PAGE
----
The sun was shining down. It was a warm day and my white, tanless skin started to sting. Something stirred my cheek and I held my hand to my cheek, looking to June for an answer.
‘Did something touch me?’ I asked.
‘It’s the breeze,’ June smiled down at me.
‘It feels like fingers. Big fingers.’
She smiled and laughed and I felt as though I’d done something right. This was the best day of my life so far. It was my birthday present. I was six.
I didn’t see much of my father when I was young. He come and go, give me injections that really hurt. And then I would be sick. That’s what I associated with him. Pain and sickness, so my heart hit my toes when I saw him waiting for me in the park. He was holding something small. Furry. It poked it’s head up and I gasped. A kitten!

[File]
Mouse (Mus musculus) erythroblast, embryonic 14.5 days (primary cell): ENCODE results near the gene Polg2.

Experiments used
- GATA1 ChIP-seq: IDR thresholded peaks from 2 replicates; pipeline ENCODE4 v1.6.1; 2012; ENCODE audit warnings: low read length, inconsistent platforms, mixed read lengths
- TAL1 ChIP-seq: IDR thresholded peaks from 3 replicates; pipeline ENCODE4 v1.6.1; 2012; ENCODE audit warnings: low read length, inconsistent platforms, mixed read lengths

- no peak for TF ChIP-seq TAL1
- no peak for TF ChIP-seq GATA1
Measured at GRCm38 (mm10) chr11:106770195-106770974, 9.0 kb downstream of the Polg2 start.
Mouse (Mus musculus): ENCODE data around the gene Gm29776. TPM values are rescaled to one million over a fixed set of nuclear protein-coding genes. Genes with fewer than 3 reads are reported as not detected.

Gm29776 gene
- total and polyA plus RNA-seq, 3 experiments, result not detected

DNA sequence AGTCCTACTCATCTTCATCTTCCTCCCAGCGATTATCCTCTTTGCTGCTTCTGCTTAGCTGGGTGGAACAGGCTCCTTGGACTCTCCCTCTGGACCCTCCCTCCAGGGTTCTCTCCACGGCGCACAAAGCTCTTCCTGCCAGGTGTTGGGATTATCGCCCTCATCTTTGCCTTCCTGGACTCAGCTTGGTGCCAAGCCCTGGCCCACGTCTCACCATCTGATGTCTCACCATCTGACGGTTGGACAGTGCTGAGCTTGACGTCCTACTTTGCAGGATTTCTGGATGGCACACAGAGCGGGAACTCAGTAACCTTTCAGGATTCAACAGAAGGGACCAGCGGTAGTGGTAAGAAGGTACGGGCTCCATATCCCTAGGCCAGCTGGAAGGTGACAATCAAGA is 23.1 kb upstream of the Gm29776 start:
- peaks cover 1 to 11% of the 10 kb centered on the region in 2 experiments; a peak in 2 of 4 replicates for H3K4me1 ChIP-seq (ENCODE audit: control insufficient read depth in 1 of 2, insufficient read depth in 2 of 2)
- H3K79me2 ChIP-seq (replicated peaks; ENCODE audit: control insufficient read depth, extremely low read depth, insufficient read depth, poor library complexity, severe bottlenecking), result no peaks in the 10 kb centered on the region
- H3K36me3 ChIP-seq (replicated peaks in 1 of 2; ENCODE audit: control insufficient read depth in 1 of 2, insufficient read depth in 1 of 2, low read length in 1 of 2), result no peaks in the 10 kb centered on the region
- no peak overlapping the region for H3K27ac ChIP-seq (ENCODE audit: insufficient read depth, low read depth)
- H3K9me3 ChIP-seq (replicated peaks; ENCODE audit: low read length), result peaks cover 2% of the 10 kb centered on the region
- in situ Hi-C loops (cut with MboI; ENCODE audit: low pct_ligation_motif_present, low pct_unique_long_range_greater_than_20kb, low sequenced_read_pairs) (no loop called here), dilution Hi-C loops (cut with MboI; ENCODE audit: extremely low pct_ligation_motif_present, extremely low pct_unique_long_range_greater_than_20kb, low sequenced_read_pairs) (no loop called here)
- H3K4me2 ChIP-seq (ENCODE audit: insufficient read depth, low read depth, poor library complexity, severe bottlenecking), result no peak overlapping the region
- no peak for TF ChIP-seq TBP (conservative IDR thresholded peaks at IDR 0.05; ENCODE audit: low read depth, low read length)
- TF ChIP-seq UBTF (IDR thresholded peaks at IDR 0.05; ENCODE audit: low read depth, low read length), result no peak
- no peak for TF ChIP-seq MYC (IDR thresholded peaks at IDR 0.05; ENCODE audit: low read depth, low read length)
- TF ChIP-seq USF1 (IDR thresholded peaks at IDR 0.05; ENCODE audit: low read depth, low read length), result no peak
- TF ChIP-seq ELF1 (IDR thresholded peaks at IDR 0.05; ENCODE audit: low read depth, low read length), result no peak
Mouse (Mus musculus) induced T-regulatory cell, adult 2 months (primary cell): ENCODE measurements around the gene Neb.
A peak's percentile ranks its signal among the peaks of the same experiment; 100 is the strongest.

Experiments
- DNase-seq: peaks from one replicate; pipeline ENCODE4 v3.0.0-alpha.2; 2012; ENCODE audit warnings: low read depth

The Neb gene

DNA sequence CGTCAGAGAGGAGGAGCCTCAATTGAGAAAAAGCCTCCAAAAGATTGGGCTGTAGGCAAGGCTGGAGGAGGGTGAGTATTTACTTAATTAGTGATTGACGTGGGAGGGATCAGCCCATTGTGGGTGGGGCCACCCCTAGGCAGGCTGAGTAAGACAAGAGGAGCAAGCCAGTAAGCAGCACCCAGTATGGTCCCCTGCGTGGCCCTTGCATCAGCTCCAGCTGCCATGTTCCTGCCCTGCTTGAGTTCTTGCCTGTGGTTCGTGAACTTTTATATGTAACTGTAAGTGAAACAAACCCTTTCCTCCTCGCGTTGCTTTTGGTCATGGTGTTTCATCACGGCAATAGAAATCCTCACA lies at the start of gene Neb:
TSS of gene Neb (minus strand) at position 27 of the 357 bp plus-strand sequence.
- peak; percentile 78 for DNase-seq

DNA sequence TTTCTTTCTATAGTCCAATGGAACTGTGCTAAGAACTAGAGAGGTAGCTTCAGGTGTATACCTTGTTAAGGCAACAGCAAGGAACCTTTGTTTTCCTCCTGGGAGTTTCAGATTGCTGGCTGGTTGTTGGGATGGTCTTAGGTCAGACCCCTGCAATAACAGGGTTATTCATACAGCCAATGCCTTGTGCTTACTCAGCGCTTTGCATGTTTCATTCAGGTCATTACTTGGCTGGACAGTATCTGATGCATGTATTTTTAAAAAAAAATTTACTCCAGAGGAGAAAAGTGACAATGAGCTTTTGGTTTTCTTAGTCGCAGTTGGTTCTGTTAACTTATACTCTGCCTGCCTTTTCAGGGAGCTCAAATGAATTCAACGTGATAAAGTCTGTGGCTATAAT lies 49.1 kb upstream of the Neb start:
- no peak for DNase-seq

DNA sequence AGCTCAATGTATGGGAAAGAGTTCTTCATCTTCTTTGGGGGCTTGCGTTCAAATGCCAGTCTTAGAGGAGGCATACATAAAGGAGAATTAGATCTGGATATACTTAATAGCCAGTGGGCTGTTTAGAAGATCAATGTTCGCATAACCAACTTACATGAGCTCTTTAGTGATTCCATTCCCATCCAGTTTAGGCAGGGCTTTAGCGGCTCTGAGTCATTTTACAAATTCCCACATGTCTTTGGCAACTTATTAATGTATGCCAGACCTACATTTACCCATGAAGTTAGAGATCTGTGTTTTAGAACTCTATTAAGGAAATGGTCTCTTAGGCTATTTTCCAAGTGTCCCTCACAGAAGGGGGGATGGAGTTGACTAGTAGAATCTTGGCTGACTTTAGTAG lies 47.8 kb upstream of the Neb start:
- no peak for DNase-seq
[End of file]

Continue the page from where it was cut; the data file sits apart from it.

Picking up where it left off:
‘This is a present for you, Katia.’ He smiled when he gave me the kitten and I felt as though I’d done something good for him. My heart sang.
I played with the kitten, kneeling on the grass. It started to purr and tried to claw my fingers and it made me laugh. It rolled and showed me it’s soft, downy white belly.
‘Thank you, Daddy!’ I said and looked up at him.
He knelt in front of me. ‘I want you to do something for me. Do you think you can?’
I nodded. Of course, I would do anything. He was my father and I wanted to make him happy. ‘I want you to save this kitten. If you can save him, you can keep him?’
I frowned. ‘I thought he was my birthday present?’
‘Yes, but presents have to be earned, don’t they. See that cage over there. I’m going to put this kitten into the cage and you’ll have to save him.’
I looked over to see a cage with a German Sheppard prowling inside it. ‘But that dog will hurt the kitten,’ I said.
‘But you can stop him, Katia.’